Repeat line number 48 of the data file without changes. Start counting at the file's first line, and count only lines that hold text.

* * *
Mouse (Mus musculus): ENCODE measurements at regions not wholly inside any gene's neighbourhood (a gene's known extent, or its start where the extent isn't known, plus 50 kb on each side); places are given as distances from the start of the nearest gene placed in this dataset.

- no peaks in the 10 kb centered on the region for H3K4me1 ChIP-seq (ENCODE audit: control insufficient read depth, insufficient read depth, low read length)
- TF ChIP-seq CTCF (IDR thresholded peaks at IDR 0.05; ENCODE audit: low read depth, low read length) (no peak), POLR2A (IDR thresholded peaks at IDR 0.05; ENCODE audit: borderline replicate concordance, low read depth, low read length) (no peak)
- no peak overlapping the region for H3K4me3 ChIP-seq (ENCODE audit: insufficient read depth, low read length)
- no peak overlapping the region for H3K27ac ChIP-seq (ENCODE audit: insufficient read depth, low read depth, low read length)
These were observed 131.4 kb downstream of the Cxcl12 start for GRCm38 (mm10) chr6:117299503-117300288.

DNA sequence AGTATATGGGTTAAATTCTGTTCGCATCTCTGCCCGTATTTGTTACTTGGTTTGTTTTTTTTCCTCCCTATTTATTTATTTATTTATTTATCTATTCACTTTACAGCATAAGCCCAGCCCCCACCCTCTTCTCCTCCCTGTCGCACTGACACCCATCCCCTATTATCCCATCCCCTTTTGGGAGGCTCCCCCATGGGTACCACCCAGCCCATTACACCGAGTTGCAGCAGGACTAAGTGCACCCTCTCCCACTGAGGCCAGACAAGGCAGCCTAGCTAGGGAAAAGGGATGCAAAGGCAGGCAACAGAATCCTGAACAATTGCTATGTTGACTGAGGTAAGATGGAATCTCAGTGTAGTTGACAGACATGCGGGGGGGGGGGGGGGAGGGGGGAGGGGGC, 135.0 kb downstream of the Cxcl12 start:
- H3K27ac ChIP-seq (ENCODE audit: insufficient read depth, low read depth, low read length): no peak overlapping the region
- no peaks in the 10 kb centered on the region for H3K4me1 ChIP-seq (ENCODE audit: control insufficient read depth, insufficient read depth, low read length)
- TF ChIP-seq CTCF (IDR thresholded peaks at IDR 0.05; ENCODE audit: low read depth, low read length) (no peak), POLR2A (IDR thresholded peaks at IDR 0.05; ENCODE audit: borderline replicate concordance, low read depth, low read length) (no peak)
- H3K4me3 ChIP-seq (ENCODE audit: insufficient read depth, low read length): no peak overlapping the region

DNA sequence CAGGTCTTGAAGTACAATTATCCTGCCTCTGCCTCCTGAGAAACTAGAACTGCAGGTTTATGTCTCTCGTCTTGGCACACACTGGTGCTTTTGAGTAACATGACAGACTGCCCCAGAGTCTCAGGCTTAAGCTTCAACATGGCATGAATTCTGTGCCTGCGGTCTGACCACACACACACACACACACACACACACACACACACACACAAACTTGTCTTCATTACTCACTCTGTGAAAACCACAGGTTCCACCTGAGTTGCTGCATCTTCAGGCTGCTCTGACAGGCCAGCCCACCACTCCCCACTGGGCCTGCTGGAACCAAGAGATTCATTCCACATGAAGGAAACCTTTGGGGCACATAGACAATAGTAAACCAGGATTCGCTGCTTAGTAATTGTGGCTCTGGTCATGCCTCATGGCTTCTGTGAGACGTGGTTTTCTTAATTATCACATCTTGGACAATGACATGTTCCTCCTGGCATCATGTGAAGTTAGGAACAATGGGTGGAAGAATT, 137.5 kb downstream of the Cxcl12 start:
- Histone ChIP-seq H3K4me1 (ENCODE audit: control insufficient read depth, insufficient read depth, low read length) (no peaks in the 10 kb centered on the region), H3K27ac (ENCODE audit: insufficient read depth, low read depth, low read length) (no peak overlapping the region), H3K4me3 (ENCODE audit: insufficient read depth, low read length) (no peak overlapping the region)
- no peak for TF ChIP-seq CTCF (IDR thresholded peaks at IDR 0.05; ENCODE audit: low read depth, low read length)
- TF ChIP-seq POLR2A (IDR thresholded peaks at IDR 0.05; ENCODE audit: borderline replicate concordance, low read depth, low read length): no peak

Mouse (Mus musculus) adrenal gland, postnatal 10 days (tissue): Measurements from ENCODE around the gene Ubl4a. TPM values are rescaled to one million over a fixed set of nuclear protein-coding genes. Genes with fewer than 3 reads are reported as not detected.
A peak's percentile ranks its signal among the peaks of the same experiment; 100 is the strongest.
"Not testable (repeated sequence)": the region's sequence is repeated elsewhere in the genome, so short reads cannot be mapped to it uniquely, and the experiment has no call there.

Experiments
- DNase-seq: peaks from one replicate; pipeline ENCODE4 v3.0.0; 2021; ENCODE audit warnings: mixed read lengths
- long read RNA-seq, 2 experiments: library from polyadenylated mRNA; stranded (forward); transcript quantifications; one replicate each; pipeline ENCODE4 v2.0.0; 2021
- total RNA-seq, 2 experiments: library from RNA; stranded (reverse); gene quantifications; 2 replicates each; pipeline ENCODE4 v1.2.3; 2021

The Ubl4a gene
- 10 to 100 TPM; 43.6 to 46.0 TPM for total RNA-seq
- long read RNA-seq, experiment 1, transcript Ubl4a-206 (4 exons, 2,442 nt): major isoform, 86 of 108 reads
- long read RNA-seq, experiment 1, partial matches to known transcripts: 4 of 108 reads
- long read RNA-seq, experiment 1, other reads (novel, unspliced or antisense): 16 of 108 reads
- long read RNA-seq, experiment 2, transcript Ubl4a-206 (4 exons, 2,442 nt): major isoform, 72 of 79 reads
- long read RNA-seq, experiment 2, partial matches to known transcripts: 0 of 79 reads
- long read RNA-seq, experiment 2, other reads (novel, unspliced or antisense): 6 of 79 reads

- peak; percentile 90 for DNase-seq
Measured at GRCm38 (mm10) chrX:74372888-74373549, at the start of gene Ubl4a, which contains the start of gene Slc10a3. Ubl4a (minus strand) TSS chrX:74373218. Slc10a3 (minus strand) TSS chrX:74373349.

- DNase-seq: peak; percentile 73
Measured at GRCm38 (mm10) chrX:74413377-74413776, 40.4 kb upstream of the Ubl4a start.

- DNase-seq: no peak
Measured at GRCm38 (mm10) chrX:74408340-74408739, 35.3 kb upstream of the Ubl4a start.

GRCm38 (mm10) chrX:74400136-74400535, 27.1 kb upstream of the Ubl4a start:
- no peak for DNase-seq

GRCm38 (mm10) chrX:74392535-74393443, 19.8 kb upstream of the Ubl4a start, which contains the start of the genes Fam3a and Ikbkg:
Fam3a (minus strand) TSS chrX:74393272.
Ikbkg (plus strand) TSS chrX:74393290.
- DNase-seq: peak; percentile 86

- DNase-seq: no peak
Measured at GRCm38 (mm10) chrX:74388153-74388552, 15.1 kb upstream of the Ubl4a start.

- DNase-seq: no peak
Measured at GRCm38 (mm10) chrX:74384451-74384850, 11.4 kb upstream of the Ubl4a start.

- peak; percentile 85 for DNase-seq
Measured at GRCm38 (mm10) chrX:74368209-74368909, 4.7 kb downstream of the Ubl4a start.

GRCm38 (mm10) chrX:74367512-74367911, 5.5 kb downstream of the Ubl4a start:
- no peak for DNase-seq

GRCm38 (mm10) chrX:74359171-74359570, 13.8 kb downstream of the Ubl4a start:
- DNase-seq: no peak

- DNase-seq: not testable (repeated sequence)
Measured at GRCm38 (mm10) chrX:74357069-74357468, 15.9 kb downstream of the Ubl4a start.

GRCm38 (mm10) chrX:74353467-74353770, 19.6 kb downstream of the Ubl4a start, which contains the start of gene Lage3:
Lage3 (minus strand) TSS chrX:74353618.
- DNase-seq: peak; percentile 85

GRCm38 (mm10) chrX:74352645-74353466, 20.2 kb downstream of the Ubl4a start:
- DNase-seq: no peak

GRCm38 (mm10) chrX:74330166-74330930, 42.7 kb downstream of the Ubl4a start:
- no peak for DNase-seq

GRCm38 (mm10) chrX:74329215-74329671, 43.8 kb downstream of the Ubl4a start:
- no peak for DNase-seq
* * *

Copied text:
Measured at GRCm38 (mm10) chrX:74368209-74368909, 4.7 kb downstream of the Ubl4a start.